Anamorphic lenses are behind some of the most iconic shots in cinema. Their unique characteristics deliver footage with a specific look that movie-lovers and filmmakers fall for over and again.
In this episode of our How To Video series, we’re taking a deep dive into anamorphic lenses, starting with their origins, and how the footage they produce differs from standard lenses. Keep reading to learn how to produce anamorphic footage without breaking the bank, and uncover inspiring ideas for using it in your business videos.
All About Anamorphic
In this video, Nick LaClair, creative director for SproutVideo, breaks down the history of anamorphic lenses, and explains how they’re differentiated. He’ll also show you exactly how you can film anamorphic footage on a budget.
What is an Anamorphic Lens?
Anamorphic lenses are distinguished from other types of lenses primarily by their unique shape. While normal lenses are called spherical lenses because they’re round, anamorphic lenses are curved, which gives the optics an oval shape.
This key difference results in beautiful, unique footage. Once you learn how to spot it, you’ll notice it in lots of your favorite films and TV shows. Before we get to that, let’s start with how anamorphic lenses came about.
Anamorphic Lenses and Aspect Ratios
Early films used what is known as the academy aspect ratio, which is roughly 4:3. When TV arrived on the scene in the 1950’s, it also used a 4:3 aspect ratio for programming.
Film producers needed a way to motivate audiences to come into the cinema instead of staying at home to watch TV. As a result, widescreen formats were introduced to draw viewers back into theaters.
However, film strips were not adapted to widescreen formats. The academy aspect ratio fit perfectly on 35mm film, taking up 4 perforations:
In contrast, a widescreen format on 35mm film takes up only 3 perforations. This would’ve resulted in a lower quality, blurry, and unappealing image.
Certain middle ground aspect ratios, like 1.85:1, popularized by Hitchcock, looked just fine with some cropping, but for widescreen formats, it simply didn’t work.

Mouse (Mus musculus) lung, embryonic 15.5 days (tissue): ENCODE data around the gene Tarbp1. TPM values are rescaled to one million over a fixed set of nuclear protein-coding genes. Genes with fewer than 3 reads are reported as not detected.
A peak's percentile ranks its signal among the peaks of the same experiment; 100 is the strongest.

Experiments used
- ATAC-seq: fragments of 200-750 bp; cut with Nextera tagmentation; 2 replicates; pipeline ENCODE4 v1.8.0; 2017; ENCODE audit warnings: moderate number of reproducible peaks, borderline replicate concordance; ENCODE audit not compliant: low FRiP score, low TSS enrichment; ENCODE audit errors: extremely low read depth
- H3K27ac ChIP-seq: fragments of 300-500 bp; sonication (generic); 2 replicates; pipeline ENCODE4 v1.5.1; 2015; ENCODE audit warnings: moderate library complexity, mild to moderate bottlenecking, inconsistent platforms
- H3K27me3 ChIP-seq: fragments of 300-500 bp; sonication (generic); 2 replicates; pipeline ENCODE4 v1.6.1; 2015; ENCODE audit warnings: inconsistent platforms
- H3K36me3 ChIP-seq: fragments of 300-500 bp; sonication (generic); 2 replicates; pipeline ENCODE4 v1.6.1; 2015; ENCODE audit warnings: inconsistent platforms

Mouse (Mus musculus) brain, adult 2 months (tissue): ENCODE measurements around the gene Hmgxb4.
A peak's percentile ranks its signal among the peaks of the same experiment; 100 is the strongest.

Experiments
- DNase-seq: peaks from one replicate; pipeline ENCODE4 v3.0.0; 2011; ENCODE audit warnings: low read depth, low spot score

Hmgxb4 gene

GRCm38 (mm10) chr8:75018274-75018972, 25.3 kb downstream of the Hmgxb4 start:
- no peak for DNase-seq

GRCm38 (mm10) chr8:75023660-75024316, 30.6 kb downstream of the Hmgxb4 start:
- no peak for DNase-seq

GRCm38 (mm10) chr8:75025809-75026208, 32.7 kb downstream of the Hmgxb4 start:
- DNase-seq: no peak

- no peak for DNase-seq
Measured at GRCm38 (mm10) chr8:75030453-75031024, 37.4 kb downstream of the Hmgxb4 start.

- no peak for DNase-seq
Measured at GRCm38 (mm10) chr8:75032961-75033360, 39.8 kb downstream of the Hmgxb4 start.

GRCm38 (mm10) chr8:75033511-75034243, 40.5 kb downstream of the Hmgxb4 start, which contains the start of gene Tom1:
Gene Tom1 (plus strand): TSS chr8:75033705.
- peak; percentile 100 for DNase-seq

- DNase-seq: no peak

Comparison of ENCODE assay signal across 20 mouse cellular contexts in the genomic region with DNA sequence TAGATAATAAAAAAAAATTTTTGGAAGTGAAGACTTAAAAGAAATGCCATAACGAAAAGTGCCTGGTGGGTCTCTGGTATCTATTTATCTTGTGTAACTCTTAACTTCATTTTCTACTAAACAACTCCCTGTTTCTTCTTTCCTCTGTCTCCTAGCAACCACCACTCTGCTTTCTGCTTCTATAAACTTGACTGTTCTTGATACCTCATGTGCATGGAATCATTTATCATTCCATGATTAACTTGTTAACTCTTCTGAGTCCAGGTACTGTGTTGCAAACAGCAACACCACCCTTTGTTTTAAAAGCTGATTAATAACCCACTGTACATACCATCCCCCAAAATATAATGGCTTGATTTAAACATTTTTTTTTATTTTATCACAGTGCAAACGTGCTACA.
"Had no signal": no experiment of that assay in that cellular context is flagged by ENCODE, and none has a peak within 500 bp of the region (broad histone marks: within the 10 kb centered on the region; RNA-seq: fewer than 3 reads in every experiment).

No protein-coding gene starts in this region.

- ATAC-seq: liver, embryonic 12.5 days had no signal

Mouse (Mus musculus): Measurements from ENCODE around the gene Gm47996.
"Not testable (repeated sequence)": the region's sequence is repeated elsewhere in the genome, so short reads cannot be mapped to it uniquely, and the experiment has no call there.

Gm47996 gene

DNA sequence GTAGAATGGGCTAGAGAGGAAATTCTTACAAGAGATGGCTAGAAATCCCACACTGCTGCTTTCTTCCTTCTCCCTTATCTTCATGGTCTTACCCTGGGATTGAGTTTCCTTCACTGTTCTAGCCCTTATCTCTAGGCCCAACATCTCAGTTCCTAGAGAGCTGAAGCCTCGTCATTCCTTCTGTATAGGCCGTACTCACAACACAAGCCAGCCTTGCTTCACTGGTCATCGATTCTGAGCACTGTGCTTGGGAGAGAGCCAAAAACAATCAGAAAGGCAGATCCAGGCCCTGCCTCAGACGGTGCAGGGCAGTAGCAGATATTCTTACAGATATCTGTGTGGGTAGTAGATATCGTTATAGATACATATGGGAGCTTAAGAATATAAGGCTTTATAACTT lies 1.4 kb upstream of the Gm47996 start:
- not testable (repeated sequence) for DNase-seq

The solution was to use anamorphic lenses to squish a 2.39:1 widescreen format onto the 35mm film strips. Then, the squished image would be stretched back out for viewing on a widescreen.
In fact, the most popular screen format today, 16:9, came about because it’s the perfect compromise between 2:39:1 and 4:3. Whether the footage is letterboxed or pillarboxed, the amount of screen covered by black bars is approximately the same when viewed on a 16:9 screen.
Why It’s So Special
Anamorphic lenses deliver footage that really stands out. Without even knowing it, you’ve surely encountered it many times. Here are the defining elements of anamorphic footage.
Horizontal Lens Flares
When you’re filming with an anamorphic lens, your footage is squeezed, then stretched back out again. This results in some really dramatic and easily identifiable horizontal lens flares.
You can see this effect in the footage above, where the light streaks across the top of the frame. It’s very atmospheric, and heightens the emotional charge of the scene. The dramatic visual of the horizontal lens flare really delivers that cinematic impact for viewers.
Bokeh in the Background
Despite it’s funny-sounding name, bokeh is actually an extremely important part of shot composition. It refers to the out-of-focus background areas in view. When captured with a standard lens, background lights and other out-of-focus elements will appear rounded. In contrast, with an anamorphic lens, they’ll appear oval-shaped.
This is probably the easiest way to identify anamorphic footage because it’s so iconic and readily distinguishable. It also adds an artistic, three-dimensional element to your footage that you can’t really achieve any other way.
Given that the footage is squeezed, then stretched, it’s no wonder that anamorphic lenses aren’t the sharpest option out there. In fact, they’re known – and loved – for their imperfections.
For instance, while the visuals aren’t as sharp when compared to standard lenses, the distortion is both desirable and subtle. It adds character, and softens the image in a visually appealing way.
The quirks of anamorphic footage impose some constraints on filmmakers to a certain extent. For instance, the distortion essentially forces you to keep your subject near the center of the shot. In some cases, that can be a challenge, but it’s easily overcome with some creativity.
Shoot Wide Angle Without a Wide Lens
With an anamorphic lens, you can shoot wide angle without using a wide lens (head to our previous episode for a primer on lens types if you’re unsure what that means). Here’s why: if you’re shooting with a 60mm anamorphic lens, it’s stretched out to a 30mm field of view.
Since longer lenses compress the background and tend to have more bokeh, anamorphic lets you shoot wide, but with all the characteristics of that longer lens.
How To Use It For Business Video
Got a new feature release or product announcement? What better way to go about it than with tons of cinematic flair and anamorphic footage.